The next argument is that the dollar has been rising. Indeed, the dollar has rallied from its early January low but remains below where it traded as recently as mid-December. It fell sharply from the beginning of November to a three-year low, so it is not surprising that a recovery is occurring. Despite the last administration’s desire for a lower dollar, two policies kept the dollar strong: the U.S. tax policy and the trade war with China (in addition to interest rates higher than global competitors). The new administration equally wants a lower dollar, but its probable reversal of tax cuts and new policies, which will widen the twin deficits, will drive the dollar down. There is a limit to how rapidly it will decline given that U.S. rates remain higher than in Europe, Japan and elsewhere, but the administration’s policies will also cap any rally.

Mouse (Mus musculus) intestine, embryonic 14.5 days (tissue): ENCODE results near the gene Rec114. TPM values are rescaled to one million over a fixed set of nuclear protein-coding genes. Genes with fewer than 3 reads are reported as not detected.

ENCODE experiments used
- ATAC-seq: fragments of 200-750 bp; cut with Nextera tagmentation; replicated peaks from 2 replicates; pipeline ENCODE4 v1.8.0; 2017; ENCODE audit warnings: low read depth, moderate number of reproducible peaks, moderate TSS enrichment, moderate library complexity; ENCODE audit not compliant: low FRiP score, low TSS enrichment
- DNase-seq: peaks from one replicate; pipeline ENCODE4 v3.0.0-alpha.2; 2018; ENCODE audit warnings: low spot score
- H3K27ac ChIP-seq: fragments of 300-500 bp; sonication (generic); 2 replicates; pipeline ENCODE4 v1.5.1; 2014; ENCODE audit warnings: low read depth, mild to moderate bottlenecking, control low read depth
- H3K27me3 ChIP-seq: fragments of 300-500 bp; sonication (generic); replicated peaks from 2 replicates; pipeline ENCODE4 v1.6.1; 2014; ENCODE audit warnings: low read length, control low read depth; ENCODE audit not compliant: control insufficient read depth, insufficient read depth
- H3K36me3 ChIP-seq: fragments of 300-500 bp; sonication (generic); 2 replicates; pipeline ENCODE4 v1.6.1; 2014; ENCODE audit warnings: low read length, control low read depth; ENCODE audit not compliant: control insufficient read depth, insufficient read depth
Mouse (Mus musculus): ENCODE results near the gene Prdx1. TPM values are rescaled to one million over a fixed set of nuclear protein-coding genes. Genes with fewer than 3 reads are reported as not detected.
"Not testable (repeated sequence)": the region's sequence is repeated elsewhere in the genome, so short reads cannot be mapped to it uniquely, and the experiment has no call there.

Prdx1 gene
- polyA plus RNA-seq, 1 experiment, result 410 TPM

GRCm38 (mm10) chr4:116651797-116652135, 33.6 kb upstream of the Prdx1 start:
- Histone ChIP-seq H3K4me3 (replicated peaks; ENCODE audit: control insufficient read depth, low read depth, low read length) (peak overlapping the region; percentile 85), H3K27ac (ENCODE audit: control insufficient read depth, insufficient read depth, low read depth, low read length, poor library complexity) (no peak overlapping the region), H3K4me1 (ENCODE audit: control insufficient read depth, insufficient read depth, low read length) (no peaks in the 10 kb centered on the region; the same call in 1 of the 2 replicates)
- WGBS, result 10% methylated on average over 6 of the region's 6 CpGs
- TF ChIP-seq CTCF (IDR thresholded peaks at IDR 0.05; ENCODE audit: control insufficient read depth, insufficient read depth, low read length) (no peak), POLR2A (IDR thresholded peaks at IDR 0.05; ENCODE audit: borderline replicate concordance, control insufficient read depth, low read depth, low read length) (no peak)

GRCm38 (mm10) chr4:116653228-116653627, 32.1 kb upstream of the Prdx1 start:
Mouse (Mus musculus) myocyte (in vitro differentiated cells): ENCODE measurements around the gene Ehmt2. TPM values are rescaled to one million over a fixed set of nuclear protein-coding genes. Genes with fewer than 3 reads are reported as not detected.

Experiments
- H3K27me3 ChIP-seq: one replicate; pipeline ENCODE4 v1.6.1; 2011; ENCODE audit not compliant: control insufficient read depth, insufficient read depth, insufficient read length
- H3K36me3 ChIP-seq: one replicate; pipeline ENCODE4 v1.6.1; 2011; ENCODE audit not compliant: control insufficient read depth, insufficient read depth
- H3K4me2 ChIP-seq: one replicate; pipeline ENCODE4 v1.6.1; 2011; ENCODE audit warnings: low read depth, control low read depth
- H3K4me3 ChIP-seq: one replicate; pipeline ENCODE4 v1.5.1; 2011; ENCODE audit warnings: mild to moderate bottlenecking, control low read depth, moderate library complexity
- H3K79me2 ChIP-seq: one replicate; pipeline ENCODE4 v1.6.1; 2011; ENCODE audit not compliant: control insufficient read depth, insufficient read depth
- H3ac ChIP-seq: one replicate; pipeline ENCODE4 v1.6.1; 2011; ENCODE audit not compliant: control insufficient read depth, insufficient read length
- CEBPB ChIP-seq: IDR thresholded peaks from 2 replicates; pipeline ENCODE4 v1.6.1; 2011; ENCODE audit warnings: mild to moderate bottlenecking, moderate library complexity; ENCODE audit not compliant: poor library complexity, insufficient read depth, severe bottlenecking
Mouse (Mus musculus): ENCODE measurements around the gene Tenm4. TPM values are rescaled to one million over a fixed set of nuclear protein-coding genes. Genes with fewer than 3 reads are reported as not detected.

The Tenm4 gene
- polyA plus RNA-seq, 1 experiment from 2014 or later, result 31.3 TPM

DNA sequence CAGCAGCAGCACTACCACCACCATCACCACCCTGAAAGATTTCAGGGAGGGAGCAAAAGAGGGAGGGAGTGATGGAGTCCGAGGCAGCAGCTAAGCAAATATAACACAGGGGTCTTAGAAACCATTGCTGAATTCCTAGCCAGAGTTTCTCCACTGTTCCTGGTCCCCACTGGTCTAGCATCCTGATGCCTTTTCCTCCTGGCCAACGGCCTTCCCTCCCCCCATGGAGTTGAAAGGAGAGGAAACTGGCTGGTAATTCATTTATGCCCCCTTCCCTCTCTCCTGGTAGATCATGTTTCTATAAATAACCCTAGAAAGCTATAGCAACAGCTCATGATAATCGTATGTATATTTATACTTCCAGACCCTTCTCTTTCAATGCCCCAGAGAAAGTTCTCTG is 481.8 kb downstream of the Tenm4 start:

Third, some are discussing a flood of money exchanging gold for cryptos. No doubt, the last three months have seen net outflows from gold ETFs and inflows into cryptos, but that does not mean there has been a swap. Other than a few high-profile investors making the exchange, I see no evidence suggesting that many long-term gold holders are going to sell and buy cryptos instead. Any exchanges will be at the margin.
None of the arguments for why gold has not moved are fundamental or will hold water for the long term. I think gold’s recent action is nothing more than a normal market pause after the strong run-up in the first half of 2020. This means that the long-term investor has time to accumulate patiently on dips. Or perhaps I should say, “has had time,” because gold can change at any time.